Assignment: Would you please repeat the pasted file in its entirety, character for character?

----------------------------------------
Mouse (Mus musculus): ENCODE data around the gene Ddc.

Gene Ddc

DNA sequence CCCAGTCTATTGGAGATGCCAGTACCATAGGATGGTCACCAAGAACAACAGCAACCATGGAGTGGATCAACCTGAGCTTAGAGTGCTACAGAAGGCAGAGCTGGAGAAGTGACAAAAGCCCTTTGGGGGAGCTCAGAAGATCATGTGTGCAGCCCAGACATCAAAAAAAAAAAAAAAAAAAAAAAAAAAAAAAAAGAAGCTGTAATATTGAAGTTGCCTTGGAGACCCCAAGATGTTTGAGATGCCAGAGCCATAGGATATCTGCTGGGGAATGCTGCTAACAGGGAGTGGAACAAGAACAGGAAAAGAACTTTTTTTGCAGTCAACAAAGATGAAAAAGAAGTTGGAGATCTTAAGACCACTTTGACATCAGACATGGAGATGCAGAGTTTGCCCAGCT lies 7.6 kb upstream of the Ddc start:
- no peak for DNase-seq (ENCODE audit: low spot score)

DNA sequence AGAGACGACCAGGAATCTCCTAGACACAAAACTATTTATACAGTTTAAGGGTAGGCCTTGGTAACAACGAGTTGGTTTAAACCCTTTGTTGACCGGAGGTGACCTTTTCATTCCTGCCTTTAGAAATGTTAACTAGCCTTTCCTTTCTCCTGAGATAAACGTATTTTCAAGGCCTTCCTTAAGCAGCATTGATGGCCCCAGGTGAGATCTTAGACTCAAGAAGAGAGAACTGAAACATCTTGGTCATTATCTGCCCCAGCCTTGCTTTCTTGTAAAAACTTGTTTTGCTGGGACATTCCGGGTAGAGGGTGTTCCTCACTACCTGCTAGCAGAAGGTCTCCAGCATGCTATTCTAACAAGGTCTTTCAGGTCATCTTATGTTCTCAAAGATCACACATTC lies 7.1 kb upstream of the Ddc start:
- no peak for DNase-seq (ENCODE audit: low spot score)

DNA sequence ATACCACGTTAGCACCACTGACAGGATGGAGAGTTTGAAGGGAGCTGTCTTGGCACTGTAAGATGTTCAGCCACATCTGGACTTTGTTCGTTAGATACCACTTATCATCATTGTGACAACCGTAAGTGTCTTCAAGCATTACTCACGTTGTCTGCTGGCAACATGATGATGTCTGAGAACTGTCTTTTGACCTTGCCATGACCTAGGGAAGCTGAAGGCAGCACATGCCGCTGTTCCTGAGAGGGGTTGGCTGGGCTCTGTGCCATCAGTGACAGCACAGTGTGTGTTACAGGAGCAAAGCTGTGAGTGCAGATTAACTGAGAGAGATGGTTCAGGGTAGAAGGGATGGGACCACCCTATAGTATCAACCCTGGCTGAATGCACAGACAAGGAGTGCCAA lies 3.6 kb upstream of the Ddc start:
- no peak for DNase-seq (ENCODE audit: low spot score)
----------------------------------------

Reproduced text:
Mouse (Mus musculus): ENCODE data around the gene Ddc.

Gene Ddc

DNA sequence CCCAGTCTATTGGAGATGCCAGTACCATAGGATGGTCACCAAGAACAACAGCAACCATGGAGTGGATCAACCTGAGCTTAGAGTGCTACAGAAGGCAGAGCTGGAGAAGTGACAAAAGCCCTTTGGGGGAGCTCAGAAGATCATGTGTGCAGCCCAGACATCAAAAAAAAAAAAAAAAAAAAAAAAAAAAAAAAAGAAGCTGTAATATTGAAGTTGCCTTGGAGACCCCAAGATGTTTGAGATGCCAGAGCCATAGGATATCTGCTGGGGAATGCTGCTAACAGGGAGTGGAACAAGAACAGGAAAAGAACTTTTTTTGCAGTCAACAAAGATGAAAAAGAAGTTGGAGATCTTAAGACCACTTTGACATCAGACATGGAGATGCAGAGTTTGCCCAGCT lies 7.6 kb upstream of the Ddc start:
- no peak for DNase-seq (ENCODE audit: low spot score)

DNA sequence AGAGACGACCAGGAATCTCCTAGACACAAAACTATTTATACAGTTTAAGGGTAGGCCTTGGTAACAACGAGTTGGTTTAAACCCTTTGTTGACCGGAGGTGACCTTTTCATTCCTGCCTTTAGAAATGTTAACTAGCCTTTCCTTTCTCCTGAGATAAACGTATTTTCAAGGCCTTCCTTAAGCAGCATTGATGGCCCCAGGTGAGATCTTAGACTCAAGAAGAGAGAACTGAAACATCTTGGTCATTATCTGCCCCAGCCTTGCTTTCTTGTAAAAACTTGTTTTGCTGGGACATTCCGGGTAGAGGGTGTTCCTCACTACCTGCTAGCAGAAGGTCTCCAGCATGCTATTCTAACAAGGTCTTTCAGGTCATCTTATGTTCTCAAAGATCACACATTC lies 7.1 kb upstream of the Ddc start:
- no peak for DNase-seq (ENCODE audit: low spot score)

DNA sequence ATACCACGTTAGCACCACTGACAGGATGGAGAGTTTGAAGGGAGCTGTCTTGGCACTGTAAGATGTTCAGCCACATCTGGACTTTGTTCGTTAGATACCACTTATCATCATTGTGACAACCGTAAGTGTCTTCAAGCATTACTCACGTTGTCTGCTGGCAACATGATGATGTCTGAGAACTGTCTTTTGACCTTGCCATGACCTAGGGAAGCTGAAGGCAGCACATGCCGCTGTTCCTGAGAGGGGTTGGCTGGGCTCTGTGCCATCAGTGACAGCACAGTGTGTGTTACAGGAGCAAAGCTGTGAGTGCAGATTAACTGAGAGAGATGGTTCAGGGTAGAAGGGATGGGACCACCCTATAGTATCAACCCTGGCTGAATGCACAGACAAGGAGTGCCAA lies 3.6 kb upstream of the Ddc start:
- no peak for DNase-seq (ENCODE audit: low spot score)